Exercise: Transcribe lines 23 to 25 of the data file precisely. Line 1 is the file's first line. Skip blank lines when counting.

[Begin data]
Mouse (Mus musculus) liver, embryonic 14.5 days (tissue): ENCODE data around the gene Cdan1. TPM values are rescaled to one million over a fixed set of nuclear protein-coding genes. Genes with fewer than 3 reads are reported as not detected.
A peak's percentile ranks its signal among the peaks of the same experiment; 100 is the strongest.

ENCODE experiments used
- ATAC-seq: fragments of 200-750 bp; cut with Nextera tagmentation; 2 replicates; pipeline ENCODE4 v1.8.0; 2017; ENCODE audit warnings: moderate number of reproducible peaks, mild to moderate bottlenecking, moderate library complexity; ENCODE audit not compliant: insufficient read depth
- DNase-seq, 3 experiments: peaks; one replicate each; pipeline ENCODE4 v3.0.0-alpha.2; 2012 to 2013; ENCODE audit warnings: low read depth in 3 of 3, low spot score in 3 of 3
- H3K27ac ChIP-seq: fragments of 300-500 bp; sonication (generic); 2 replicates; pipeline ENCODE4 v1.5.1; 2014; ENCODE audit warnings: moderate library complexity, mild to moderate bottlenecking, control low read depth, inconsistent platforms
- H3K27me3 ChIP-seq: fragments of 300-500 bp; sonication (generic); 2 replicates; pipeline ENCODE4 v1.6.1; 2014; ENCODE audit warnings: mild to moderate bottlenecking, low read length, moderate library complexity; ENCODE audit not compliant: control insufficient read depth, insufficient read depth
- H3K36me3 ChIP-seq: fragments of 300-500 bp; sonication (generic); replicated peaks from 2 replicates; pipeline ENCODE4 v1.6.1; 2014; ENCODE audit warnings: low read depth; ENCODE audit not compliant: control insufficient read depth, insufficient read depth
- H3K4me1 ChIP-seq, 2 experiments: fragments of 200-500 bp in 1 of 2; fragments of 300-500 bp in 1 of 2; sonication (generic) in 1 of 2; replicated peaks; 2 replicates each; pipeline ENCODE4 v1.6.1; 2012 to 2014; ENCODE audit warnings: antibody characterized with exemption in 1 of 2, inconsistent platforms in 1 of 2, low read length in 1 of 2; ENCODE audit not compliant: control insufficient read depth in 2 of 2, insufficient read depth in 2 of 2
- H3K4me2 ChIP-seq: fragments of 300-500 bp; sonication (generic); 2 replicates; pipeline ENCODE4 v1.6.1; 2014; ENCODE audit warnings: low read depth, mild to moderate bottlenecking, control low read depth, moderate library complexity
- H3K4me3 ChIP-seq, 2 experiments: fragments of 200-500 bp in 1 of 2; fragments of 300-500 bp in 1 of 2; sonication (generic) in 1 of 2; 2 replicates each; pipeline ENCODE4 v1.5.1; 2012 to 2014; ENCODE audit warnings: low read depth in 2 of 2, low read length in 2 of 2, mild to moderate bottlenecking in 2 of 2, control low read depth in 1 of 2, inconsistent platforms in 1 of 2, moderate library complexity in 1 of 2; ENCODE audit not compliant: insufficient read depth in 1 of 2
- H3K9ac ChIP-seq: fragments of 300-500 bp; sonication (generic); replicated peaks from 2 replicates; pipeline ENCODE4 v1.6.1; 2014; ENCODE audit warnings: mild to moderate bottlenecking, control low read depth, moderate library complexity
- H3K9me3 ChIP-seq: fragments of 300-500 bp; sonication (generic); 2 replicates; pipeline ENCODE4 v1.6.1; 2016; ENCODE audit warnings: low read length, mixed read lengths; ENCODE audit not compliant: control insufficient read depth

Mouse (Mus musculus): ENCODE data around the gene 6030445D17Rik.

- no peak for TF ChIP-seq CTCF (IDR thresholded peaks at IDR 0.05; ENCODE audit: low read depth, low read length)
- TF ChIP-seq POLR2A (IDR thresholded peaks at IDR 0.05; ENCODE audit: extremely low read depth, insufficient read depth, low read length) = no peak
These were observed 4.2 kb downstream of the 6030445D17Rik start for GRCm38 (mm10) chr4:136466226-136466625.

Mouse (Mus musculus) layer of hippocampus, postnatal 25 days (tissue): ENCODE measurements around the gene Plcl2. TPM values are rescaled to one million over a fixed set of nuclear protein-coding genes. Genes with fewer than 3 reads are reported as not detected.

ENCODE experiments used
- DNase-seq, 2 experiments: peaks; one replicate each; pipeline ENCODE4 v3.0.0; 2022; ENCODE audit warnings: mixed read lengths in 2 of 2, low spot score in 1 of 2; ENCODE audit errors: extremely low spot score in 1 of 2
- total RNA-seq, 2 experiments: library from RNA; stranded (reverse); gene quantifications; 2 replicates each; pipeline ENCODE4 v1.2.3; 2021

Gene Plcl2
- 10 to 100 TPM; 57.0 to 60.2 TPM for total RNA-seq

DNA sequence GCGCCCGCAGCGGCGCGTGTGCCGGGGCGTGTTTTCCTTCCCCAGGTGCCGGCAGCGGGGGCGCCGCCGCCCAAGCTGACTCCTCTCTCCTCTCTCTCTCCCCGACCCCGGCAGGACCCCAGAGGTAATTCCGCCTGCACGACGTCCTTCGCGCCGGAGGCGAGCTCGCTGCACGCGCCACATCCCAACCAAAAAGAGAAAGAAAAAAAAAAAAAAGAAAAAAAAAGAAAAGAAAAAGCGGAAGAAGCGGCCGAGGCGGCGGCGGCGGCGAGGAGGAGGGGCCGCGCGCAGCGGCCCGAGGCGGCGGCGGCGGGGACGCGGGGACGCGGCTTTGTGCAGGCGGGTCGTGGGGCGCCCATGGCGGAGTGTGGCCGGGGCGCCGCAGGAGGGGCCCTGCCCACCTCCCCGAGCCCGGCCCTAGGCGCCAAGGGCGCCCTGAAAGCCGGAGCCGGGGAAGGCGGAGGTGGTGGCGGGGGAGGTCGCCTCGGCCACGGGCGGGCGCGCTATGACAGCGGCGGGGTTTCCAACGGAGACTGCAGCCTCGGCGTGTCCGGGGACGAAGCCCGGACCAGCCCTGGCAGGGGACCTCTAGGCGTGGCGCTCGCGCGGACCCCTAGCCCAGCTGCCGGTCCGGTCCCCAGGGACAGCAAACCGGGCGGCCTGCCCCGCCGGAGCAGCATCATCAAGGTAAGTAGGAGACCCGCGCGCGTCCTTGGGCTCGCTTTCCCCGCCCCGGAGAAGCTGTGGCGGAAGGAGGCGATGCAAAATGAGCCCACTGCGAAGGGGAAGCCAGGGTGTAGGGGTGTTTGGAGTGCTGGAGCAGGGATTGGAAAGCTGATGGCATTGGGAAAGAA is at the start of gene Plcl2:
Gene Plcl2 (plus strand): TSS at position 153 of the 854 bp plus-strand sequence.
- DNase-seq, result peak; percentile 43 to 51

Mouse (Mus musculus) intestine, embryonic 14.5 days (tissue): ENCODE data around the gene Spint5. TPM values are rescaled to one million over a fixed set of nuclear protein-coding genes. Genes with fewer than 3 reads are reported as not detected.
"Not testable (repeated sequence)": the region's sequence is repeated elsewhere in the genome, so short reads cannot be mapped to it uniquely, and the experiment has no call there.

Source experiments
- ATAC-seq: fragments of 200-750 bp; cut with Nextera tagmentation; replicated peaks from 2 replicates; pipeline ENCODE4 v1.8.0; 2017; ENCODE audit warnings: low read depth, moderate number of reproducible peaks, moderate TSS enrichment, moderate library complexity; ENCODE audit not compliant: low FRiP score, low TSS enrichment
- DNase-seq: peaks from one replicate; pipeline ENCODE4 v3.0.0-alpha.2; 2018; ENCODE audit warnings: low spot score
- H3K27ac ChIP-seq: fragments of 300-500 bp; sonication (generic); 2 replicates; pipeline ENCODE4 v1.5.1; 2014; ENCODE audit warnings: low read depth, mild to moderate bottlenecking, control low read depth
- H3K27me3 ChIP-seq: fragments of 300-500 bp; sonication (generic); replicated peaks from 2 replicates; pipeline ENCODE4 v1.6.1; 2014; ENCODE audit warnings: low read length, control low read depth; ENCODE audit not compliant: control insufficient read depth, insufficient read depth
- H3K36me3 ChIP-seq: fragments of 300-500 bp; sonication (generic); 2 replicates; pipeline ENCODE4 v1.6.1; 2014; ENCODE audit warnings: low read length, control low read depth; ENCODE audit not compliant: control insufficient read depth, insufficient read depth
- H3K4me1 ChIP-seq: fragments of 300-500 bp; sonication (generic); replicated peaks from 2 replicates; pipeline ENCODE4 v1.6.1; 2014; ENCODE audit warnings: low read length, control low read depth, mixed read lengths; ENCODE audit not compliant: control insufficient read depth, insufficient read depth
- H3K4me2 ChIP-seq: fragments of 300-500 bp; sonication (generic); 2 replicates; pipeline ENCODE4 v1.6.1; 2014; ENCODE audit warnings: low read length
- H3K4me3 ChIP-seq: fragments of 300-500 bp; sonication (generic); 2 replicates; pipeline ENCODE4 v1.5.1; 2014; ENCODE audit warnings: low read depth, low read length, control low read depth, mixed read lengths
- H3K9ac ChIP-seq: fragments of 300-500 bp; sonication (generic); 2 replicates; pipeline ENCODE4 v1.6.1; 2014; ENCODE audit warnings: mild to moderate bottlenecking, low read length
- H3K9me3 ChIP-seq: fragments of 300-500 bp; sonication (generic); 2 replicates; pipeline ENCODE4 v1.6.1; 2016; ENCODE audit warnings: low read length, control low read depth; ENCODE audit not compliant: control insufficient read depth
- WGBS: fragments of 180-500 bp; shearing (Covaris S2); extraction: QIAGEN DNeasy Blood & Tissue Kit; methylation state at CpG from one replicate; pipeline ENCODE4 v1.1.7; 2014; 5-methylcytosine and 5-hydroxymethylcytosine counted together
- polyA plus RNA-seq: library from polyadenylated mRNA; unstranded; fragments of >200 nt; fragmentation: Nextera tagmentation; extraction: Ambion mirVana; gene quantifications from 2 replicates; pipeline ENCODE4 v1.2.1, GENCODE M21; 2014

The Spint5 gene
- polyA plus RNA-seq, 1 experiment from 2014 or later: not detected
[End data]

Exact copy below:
- 10 to 100 TPM; 57.0 to 60.2 TPM for total RNA-seq

DNA sequence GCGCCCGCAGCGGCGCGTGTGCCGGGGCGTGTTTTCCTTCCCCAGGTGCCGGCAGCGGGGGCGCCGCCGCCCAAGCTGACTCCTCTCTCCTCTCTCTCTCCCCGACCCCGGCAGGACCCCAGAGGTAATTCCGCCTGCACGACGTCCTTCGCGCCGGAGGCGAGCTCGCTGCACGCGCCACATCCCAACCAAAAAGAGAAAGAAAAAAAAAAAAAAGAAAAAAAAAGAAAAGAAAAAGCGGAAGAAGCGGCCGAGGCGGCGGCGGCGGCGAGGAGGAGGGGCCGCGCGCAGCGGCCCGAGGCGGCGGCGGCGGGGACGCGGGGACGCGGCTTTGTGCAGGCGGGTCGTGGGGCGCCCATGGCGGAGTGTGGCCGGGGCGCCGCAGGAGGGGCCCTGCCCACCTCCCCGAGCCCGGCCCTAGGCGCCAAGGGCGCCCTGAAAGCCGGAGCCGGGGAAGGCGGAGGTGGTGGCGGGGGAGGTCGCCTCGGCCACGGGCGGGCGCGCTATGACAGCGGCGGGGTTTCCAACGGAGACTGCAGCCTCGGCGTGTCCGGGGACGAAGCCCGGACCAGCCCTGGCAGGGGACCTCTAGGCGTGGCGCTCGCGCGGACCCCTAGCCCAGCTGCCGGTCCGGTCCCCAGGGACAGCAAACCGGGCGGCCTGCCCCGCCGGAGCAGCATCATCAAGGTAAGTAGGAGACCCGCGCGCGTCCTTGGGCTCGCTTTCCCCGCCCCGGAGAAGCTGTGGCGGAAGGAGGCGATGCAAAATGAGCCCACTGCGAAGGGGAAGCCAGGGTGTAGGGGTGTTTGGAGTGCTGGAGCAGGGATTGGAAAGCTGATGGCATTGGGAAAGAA is at the start of gene Plcl2:
Gene Plcl2 (plus strand): TSS at position 153 of the 854 bp plus-strand sequence.